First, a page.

Saturday, February 2, 2008


In the past we heard of these types of maltreatments of prisoners
only in countries
like China, Russia, South America or the third world – what has happened that we now allow for these horrible Abuses in America?

For the purposes of this [United Nations] Convention, torture means any act by which severe pain or suffering, whether physical or mental, is intentionally inflicted on a person for such purposes as obtaining from him or a third person information or confession, punishing him for an act he or a third person has committed or is suspected of having committed, or intimidating or coercing him or a third person, or for any reason based on discrimination of any kind, when such pain or suffering is inflicted by or at the instigation of or with the consent or acquiescence of a public official or other person acting in an official capacity.

Under 15 CCR 3391, employees shall be alert, courteous, and professional in their dealings with inmates. They shall never refer to inmates by derogatory or slang references, nor shall they use indecent, abusive, profane or otherwise improper language. Employees shall avoid irresponsible or unethical conduct.

Yet, it is not unusual for Guards to resort to baiting inmates into punishable actions, use derogatory remarks, sexually explicit language, profanity, racial epithets, reference to individual’s family members and name-calling -- the guards don’t threaten you with violence anymore; they just provoke you into it. It’s your word against theirs, and they can always doctor their reports.

Stanford Prison Experiment:
As was demonstrated with the experiment conducted by Phillip Zimbardo in 1973 at the Stanford university, a number of case studies on the effects of prison life have also indicated that imprisonment can be brutal, demeaning, and generally psychologically a devastating experience for many individuals. Psychological symptoms described in these studies, which are believed to be directly caused by imprisonment include psychosis, severe depression, inhibiting anxiety, and complete social withdrawal.

The Stanford Prison experiment was aimed to examine the power of roles, rules, symbols, group identity and situational validation of behavior. Two dozen university students, judged to be most normal, average and healthy were selected to participate. Some became prisoners and others were guards, and the basement of the psychology department was turned into a prison. Guards were dressed in uniform while prisoners wore dresses and no underpants to take away their masculinity. They had a chain on one foot to remind them of the repression of being in prison.
The experiment was going to last for two weeks however it ended after 6 days. After 5 days, several prisoners experienced an emotional breakdown. They cried hysterically, had disorganized thinking, they smashed their heads on the walls and refused to eat. The guards showed no concerns or sympathy towards the prisoner, and accused them of malingering.

The experiment showed that normal average, healthy males became too powerful when they had the role of being the guards.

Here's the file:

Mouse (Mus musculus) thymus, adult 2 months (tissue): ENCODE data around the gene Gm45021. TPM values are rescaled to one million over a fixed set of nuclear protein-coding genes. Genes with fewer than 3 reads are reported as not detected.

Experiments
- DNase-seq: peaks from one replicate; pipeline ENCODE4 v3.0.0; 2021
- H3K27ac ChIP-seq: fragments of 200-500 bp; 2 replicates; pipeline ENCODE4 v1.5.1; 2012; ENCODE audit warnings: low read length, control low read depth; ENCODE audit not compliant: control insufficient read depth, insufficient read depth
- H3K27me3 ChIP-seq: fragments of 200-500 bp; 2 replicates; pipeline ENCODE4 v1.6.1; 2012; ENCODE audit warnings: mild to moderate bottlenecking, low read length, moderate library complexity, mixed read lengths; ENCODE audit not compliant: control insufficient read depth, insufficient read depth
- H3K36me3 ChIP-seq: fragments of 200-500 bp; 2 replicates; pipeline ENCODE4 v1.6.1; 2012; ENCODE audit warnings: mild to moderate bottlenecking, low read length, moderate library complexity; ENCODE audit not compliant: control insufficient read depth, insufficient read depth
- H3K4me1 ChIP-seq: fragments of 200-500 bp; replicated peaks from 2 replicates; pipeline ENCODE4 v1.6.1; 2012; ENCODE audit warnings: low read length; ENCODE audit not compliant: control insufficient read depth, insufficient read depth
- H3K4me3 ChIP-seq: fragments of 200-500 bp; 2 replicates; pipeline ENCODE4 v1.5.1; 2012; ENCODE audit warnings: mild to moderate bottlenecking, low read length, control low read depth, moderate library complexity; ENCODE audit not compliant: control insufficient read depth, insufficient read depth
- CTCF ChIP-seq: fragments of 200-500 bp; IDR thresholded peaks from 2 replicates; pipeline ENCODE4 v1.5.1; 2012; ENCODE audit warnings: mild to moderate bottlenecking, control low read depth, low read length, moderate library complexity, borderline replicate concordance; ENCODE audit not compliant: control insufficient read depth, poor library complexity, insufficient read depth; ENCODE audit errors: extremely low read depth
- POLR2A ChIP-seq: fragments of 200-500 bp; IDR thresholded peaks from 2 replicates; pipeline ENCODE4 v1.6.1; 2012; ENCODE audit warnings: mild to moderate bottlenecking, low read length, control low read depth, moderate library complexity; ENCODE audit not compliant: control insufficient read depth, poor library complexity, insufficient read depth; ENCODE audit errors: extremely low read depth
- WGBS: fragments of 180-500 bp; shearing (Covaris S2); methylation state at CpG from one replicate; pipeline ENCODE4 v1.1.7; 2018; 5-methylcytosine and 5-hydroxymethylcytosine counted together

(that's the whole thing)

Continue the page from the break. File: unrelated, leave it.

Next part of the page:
Dry Cells and Pro-straint Chairs:

Referring to the pro-restraint chair, Stuart Katz, a lawyer who successfully sued the Sacramento County Sheriff’s Department for its use in 2000 said, "It’s a Spanish Inquisition technology with sort of a late 20th century advertising spin,"

In May 2000, the United Nations (UN) Committee against Torture issued recommendations to the US Government, one of which was to abolish use of restraint chairs as a method of restraining people in custody, on the ground that their use led to breaches of the Convention against Torture and Other Cruel, Inhuman or Degrading Treatment .

The American Correctional Association (ACA) standards also ban the use of restraints as punishment, and state that four-point restraint should be used only in extreme instances and only when other types of restraint have proven to be ineffective and should not be applied in any event ''for more time than is absolutely necessary''.

The chairs are routinely used in some facilities to punish or control prisoners who are disruptive but not a danger to themselves or others.

In 2002, Amnesty International documented 11 cases where the restraint chair was a factor in inmate deaths. Today, Amnesty has documented 19 restraint chair-related deaths in the past decade. Amnesty International is calling on all authorities to restrict or ban the use of restraint chairs in their facilities. They are concerned that prisoners are subjected to cruel, inhuman or degrading treatment in violation of the USA's obligations under international human rights standards and treaties --

The International Covenant on Civil and political Rights to which the USA is a state party specifies that "no one shall be subjected to torture or to cruel, inhuman or degrading treatment or punishment" (Article 7) as does the United Nations Convention Against Torture and Other Cruel, Inhuman or Degrading Treatment of Punishment.